January 17, 2014
Evaluation of Selected USDA WAOB and NASS Forecasts and Estimates in Corn and Soybeans
A number of agencies in the United States Department of Agriculture (USDA) are involved in collecting, analyzing, forecasting, and disseminating information about the production and consumption of the corn and soybean crops. Market participants rely heavily on estimates and forecasts provided by these agencies in order to form price expectations and to make business decisions. The estimates and forecasts are also used to guide and administer a variety of government commodity programs. In spite of on-going efforts to maintain the quality of information provided and the transparency of the methodology used, misunderstanding, concerns, or complaints about the information periodically arise. More recently (since 2006) those concerns have centered on the accuracy of the quarterly estimates of corn inventories and to a lesser extent on the methodology and accuracy of early season yield forecasts for corn and soybeans. The purpose of today's post is to summarize the results of a research report that evaluates USDA forecasts and estimates for corn and soybeans. The full report can be found here. This is the first of a series of farmdoc daily posts that will discuss the findings in the report. The research was funded by the Office of the Chief Economist of the USDA.
The statistical analysis in the report focuses on three parts of the USDA forecasting system for corn and soybean supply and demand. A summary of each part of the statistical analysis is found below:
(1) National corn and soybean yield forecasts presented in the May, June, and July World Agricultural Supply and Demand Estimates report provided by the World Agricultural Outlook Board (WAOB). The evidence suggests that WAOB corn and soybean yield forecasts made in May, June, or July do not have a substantial bias. The accuracy of the forecasts also has not changed markedly over the 1993-2012 time period for either corn or soybeans. With a few exceptions, WAOB corn and soybean forecast errors since 2006 generally are within the historical range of errors. While there are instances of large forecast errors, these are readily explained by unusual weather conditions or insect problems that occurred after the forecasts were released.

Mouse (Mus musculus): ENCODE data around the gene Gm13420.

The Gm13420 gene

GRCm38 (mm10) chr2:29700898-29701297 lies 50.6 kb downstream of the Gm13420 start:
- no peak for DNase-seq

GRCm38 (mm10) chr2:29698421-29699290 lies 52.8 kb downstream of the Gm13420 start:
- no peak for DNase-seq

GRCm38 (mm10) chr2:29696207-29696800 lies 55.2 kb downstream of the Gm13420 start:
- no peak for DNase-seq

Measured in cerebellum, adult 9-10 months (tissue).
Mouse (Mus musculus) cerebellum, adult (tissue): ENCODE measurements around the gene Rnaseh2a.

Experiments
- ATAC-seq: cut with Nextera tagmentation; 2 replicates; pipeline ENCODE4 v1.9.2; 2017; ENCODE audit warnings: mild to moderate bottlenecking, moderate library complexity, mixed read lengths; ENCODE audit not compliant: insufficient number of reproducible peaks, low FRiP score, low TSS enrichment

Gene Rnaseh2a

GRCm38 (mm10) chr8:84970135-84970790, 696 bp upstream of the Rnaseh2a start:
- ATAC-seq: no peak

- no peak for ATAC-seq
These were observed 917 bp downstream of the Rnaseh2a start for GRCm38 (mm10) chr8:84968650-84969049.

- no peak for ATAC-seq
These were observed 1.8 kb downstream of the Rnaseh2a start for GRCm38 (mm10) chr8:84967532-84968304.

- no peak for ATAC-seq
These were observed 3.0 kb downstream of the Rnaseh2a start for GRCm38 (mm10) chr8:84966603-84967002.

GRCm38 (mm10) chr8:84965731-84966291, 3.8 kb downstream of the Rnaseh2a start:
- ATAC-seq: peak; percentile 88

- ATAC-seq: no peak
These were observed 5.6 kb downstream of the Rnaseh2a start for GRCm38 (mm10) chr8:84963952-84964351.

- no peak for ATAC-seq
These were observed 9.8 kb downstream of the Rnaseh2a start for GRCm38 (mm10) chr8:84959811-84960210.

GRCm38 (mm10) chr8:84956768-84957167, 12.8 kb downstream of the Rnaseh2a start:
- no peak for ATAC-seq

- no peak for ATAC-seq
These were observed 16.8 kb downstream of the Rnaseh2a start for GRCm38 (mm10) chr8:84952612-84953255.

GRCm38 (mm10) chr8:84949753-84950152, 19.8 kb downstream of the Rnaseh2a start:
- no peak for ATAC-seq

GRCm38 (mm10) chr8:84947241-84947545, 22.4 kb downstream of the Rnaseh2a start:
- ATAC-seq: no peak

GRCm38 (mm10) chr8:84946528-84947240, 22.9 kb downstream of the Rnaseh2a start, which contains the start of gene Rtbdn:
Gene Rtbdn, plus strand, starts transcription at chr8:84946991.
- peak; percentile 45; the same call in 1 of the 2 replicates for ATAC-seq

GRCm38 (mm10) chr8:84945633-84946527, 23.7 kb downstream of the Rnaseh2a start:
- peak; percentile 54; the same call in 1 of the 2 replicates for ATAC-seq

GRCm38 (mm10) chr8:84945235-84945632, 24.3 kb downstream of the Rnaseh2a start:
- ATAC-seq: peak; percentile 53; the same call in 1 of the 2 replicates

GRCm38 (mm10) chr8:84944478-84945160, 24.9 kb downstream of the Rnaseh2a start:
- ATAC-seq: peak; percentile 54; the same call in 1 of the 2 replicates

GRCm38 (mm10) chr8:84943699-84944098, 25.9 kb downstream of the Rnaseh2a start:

(2) National corn and soybean yield and production forecasts in the August, September, October, and November Crop Production reports provided by the National Agricultural Statistics Service (NASS). NASS yield forecasts for corn reveal no evidence of bias in any month over 1990-2012 and forecast errors since 2006 are well within the historical range of errors. There is some evidence of improvement in the accuracy of NASS corn yield forecasts over time. Soybean forecast errors since 2006 are also within the historical range, except for September and October 2012, and there is no statistical change in the magnitude of forecast errors for soybean yields over time. However, there is also a general tendency for soybean forecasts to be conservative, in the sense of under-estimating the final yield. The downward bias is statistically significant in October and November for the entire sample period and especially pronounced in 2004-2012, when about two-thirds of the forecasts across all four release months under-estimated final yield. In addition, market analysts consistently under-estimated NASS production during the first half of the sample and over-estimated production during the second half.
(3) National corn and soybean stocks estimates in the December, March, June, and September quarterly Grain Stocks reports provided by NASS. The statistical evidence indicates there has been a sharp decline in market analysts' ability to anticipate actual quarterly corn usage as implied by NASS Grain Stocks reports since the start of the 2006 marketing year. The standard deviation of market surprises for implied corn usage in 2006-2012, 6.2 percent, was twice the standard deviation over 1990-2005, 3.1 percent. Double-digit implied usage surprises occurred three times during 2006-2012 and each one substantially exceeded the largest surprise observed over 1990-2005. The most problematic corn stocks estimates occurred in the 2009, 2010, and 2012 marketing years. Within these three problematic years there was also a clear tendency towards reversal of the surprises from quarter-to-quarter. In contrast, there was no compelling evidence of deterioration in market analysts' ability to anticipate actual quarterly soybean usage as implied by NASS Grain Stocks reports over 1990-2012.